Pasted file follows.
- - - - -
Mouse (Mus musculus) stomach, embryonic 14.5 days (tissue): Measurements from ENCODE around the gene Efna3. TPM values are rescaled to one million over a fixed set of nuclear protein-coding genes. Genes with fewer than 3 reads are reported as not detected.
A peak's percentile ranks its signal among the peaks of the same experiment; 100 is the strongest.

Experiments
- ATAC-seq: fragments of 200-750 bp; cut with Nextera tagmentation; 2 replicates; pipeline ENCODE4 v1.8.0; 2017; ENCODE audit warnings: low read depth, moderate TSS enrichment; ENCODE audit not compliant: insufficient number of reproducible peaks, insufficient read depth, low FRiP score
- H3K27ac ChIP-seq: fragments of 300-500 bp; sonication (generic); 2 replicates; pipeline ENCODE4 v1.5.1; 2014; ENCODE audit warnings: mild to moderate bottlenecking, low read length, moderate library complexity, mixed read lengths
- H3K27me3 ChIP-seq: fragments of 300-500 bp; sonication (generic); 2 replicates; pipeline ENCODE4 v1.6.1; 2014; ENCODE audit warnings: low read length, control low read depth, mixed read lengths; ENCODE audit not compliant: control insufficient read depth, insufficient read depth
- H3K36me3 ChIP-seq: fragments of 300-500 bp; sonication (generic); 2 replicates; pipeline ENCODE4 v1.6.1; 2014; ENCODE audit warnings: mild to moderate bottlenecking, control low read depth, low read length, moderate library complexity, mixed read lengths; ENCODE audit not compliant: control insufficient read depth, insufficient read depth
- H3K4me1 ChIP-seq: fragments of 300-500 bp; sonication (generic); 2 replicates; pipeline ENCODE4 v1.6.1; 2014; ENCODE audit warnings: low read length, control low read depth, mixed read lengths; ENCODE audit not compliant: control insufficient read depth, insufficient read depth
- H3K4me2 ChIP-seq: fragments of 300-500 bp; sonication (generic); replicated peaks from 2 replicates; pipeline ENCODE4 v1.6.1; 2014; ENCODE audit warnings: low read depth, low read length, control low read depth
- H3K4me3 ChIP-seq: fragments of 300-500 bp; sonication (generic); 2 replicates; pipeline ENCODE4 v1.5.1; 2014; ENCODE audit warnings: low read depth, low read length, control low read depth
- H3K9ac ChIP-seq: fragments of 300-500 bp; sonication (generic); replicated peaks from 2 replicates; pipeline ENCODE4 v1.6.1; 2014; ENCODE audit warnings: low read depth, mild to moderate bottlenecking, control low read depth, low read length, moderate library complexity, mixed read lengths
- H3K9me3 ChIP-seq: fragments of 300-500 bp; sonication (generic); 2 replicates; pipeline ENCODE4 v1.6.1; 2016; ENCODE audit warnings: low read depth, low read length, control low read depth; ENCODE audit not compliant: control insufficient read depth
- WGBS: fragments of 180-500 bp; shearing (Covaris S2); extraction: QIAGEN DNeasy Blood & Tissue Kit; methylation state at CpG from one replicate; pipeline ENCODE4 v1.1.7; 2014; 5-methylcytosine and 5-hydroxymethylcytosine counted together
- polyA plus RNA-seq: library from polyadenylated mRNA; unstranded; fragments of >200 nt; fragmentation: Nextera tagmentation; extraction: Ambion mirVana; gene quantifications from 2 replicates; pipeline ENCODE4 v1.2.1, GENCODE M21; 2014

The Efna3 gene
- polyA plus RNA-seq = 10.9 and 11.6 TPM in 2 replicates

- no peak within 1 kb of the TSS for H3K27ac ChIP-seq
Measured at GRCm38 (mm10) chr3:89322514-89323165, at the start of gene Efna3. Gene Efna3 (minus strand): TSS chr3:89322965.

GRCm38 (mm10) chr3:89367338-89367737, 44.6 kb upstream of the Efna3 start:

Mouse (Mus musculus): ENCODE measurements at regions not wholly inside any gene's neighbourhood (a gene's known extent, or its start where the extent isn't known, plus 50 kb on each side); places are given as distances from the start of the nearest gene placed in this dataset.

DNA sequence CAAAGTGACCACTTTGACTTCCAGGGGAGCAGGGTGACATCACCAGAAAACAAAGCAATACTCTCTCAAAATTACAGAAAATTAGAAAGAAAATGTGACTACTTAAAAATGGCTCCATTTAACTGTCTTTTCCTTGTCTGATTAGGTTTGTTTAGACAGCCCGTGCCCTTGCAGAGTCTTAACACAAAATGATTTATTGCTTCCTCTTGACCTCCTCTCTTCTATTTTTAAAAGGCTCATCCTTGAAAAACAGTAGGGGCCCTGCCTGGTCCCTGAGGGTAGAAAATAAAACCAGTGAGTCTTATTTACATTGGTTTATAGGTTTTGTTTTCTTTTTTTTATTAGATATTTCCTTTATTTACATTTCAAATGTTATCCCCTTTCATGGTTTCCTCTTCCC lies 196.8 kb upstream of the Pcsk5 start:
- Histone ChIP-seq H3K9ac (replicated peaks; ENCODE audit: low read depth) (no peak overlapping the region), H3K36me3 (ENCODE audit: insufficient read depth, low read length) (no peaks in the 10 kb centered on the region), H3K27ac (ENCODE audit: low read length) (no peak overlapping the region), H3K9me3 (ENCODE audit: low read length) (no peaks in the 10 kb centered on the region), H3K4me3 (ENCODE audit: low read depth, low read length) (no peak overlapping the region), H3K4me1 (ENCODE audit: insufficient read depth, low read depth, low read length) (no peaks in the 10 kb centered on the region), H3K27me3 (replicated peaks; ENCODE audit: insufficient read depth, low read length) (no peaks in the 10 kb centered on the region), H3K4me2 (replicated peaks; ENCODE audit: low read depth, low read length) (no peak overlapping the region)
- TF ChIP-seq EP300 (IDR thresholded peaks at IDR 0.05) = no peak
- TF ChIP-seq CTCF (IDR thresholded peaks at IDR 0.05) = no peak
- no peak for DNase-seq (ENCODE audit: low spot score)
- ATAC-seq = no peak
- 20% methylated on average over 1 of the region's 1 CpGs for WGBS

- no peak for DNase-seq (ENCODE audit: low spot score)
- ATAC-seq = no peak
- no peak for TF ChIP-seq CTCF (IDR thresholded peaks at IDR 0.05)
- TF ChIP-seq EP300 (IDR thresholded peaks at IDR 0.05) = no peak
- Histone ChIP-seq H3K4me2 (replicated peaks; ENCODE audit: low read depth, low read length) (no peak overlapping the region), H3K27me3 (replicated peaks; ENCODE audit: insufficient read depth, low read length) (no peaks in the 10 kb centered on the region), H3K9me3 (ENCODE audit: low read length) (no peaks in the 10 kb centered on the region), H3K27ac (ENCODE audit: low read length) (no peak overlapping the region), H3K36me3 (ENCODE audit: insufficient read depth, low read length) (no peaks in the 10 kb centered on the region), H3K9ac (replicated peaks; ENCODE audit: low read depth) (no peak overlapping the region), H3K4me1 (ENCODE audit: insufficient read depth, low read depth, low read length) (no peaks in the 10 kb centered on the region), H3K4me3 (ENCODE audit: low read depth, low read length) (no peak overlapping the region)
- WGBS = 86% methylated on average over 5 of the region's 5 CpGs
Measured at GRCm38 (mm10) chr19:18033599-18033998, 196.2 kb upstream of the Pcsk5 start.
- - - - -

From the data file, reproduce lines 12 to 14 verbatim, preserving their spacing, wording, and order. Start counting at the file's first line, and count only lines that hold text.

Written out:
- H3K9me3 ChIP-seq: fragments of 300-500 bp; sonication (generic); 2 replicates; pipeline ENCODE4 v1.6.1; 2016; ENCODE audit warnings: low read depth, low read length, control low read depth; ENCODE audit not compliant: control insufficient read depth
- WGBS: fragments of 180-500 bp; shearing (Covaris S2); extraction: QIAGEN DNeasy Blood & Tissue Kit; methylation state at CpG from one replicate; pipeline ENCODE4 v1.1.7; 2014; 5-methylcytosine and 5-hydroxymethylcytosine counted together
- polyA plus RNA-seq: library from polyadenylated mRNA; unstranded; fragments of >200 nt; fragmentation: Nextera tagmentation; extraction: Ambion mirVana; gene quantifications from 2 replicates; pipeline ENCODE4 v1.2.1, GENCODE M21; 2014